An excellent way to keep the heat off the boat is by taking the no-cook idea to it’s ultimate conclusion. I’m not talking about eating everything raw although I suppose that really is the ultimate conclusion to “no-cook”. No, I’m talking about eating out. We realized the other day that we only have about 2 weeks left in La Paz before we return to the US for couple months. So, if we’re going to eat at all the places we want to, we need to get busy. With that in mind, we’ve been trying to eat out every 3rd night or so lately.
A couple days ago, this plan led us to the Calypso Restaurante:
This place is new since the last time we were in La Paz, a year ago and that, combined with the colorful decor led to our decision to give it a try.
There’s apparently a seating area inside which is probably air-conditioned. But it was so comfortable out on the patio, especially after our waitress aimed a fan at our table, that we never even ventured inside.
As is the case in every restaurant and bar everywhere that we’ve been in Mexico so far, there were the obligatory TVs running, showing (usually) a soccer match. The nice thing about the Calypso was that the volume was turned down so you could listen to the music instead. And, the music was likewise played at a pleasant volume rather than blasting as is so common. The music was Mexican, which is fine, but with a restaurant named Calypso, it would have been nice to have a little more calypso/reggae style music.
The menu isn’t really extensive but they do cover all the bases. Lulu ordered “Pasta Hulk” which was fettucini, pesto, scallops, squid and Parmesan cheese ($120 or about $8.88 USD).
Lulu declared this dish the best thing she’s eaten off the boat since we’ve been back in La Paz. Pretty heavy praise. She gave me a taste and I must admit that it was really good.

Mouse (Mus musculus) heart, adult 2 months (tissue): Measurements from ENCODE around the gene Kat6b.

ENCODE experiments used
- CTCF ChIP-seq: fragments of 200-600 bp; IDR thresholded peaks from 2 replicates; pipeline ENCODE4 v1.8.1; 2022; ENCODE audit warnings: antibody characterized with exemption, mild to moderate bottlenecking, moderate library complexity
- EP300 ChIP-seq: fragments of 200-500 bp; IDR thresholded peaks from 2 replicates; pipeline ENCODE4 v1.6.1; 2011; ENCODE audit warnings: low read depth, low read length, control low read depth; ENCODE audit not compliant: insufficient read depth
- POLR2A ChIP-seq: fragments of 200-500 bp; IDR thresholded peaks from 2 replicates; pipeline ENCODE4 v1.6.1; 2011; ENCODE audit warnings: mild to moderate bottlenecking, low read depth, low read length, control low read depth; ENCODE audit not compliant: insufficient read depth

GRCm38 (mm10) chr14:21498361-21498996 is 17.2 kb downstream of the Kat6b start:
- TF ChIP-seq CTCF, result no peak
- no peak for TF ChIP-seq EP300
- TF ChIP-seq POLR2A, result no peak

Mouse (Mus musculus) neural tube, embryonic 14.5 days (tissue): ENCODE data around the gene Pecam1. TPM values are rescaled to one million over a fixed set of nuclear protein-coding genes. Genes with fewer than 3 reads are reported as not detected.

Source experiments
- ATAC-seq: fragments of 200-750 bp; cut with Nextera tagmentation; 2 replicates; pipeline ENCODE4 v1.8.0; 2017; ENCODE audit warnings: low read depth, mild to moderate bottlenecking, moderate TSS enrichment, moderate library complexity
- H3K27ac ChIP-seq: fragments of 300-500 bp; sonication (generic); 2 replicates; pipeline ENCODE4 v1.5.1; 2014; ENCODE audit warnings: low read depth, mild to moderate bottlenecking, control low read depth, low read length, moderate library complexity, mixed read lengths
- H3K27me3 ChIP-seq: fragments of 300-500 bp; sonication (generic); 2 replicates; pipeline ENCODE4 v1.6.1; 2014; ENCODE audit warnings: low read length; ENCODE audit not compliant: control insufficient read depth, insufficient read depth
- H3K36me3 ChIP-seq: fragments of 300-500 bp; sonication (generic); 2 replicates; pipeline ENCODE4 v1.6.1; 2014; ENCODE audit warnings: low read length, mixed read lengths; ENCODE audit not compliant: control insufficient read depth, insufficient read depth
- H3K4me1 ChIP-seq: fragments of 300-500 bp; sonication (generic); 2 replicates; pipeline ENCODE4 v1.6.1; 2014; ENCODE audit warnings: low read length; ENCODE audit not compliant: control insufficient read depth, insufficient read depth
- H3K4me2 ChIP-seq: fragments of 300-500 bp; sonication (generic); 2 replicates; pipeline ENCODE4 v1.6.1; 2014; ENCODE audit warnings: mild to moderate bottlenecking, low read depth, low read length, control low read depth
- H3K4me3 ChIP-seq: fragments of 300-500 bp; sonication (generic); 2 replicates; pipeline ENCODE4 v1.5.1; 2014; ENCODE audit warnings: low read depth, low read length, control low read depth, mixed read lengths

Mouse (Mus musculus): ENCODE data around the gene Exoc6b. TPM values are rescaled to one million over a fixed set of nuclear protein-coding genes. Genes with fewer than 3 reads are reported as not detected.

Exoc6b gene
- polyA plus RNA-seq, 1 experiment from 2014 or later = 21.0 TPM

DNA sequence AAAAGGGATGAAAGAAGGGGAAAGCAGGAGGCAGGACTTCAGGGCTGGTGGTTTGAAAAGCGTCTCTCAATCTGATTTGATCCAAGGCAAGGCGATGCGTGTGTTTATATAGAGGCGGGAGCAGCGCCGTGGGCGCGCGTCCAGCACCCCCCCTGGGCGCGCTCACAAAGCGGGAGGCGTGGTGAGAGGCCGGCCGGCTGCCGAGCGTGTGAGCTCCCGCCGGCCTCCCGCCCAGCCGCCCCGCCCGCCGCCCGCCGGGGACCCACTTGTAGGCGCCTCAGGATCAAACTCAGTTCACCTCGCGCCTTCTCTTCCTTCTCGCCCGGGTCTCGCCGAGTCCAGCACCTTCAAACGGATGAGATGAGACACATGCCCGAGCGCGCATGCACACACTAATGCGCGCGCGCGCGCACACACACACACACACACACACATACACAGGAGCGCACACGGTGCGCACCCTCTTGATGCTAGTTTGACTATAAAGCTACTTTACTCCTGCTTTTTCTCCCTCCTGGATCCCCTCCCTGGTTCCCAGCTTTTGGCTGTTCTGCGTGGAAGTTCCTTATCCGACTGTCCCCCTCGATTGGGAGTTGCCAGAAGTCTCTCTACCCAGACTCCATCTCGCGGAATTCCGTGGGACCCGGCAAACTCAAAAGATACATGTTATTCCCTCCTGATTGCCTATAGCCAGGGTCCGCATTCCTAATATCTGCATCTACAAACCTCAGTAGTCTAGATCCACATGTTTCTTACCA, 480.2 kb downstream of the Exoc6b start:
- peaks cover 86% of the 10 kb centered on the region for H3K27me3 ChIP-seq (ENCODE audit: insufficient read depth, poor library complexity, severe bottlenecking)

I ordered El Dotado which was a poblano pepper stuffed with shrimp and melted mozzarella cheese, covered with a tomato-chile sauce and served with rice (also $120). It was good but not stupendously good. I would have preferred the sauce to be a bit more chile-based as the tomato definitely dominated.
Like I say, it was good but it definitely was not the best thing I’ve eaten off the boat since we returned to La Paz. I’d happily return to Calypso and try something else, though.
Before our meal was served, a waitress brought us a plate of appetizers. We didn’t order them, they just brought them. It consisted of little quesadilla bites and something that can best be described as a cross between a mini chile relleno and a jalapeño popper. It was a jalapeño pepper, cut in half lengthwise and filled with cream cheese. But it had a battered crust on the bottom as if it had been deep-fried and then sliced in half, which it probably was. It was served cheese-side up with a sprinkling of parmesan on top. There was a bowl of chopped fire-roasted chiles to spoon on top of everything and it was all excellent.
Here’s a little something for all the beer purists out there. In Mexico beer is served very, very cold. But, in the heat of the summer, unless you just chug it down, it doesn’t stay cold for long. Here’s how we drink beer in the summer in Mexico:
I would prefer my beer ice cold and right out of the bottle but, in order to really enjoy it that way without it getting warm, you have to drink a bottle in about 5 minutes. Not that I don’t enjoy that every now and then. But I just can’t keep that sort of regimen up for too long. So, iced beer will do just fine, thank you.
In case you’re in or near La Paz and you’re wondering, dinner prices at Calypso were from 90 to 150 pesos (about $6.67 to $11.00 USD) unless you go for the lobster which will set you back $250 (~$18.50 USD). It’s located across from the malecón, just up the street from Bismark-cito.